Alright, let’s start here.  You haven’t even defined home for us, Laura.  Now, as my definition would read as being akin to my own life, I’ll give you one from the zen teacher himself, Tich Nhat Hanh (I’ve been really into him recently, and you should be too), “Your true home is the here and now.”  So, not to judge Laura Ingalls, even though I’m about to, but her books tend to read as if the exemplary home is the “little house” on that dang prairie.  Maybe my negative energy toward my physical “home,” my little house on the dang street where everything looks the same and I’m frankly a cranky 21 year old who’s bored of it, will channel into something good.  Maybe there is comfort for me.  Why shouldn’t I compare it to me getting worked up, and in a sense, angry, about women’s rights? For as confusing as I may sound right now, I have drawn a conclusion that my dread of this house, this neighborhood, this town, is exactly the thing that has pushed me to broaden my own definition of home.  What’s my here and now?  Well, I’m here in my home in Abington, PA, but I’m also happy, in love, focused on friendships, focused on pushing myself.  Yet, there is no comfort for me you say?  All the time I spent dreading home, I somehow learned to appreciate it more, in the sense that I appreciate what it has done for me.  Do I appreciate sitting around realizing that there really is very little to do here?  No, I don’t.  But I was able to configure a long list of things I’ve appreciated, and I think that’s pretty good.  So, where’s my comfort?  It’s in knowing I was to keep moving and going, in knowing I grow comfortable out of challenging myself to experience DIScomfort.  In knowing when I travel, I find myself saying, “Let’s go home,”  in knowing I just spent 6 weeks abroad in South Asia and although inside my physical home I felt hot, tired, often cranky, and uncomfortable, I still felt “at home.”  It was my here and now.  But I am comforted to know most of all that “home” is not simply this house.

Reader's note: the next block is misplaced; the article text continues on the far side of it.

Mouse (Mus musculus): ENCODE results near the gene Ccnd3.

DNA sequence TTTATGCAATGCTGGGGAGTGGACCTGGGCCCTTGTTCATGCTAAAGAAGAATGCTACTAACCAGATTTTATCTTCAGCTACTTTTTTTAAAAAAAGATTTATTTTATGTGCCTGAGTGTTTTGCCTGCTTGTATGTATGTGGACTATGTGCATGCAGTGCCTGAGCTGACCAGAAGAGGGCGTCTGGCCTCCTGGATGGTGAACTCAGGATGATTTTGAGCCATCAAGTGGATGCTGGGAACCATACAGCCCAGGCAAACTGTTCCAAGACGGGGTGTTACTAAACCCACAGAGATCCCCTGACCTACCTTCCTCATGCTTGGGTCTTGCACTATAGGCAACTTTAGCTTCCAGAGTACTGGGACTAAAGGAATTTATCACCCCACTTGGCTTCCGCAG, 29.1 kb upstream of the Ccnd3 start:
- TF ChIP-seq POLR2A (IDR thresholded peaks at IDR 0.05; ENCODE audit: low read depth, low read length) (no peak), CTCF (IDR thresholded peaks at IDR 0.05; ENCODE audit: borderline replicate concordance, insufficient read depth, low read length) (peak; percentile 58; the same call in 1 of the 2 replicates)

So I hope my sister Hannah feels at home as she begins here four-year long venture of education, friendship building, heartbreak, and happiness at High Point University, but I also hope that through her whining, crying, and bickering, she learns to make her own list of things she can appreciate about this place we’ve been conditioned to view as the one and only “home” and what it has done for her.  But, I hope she also realizes it’s okay to dread and become frustrated because home, above all, is in the mind.  And maybe, in mind, she’s still at school.  And maybe, I’m still in Nepal.  And maybe, my mom’s “home” is still back when I was sixteen.  But let’s be real, it’s probably not.

peace, love, and writing about scattered thoughts,


PS: Here’s a shout out to my one and only remaining friend in the Abington area, but greatest, and strongest girl I’ll ever know on the day after her 22nd birthday, Rachel J! (This was appropriately filed at picture no. 22)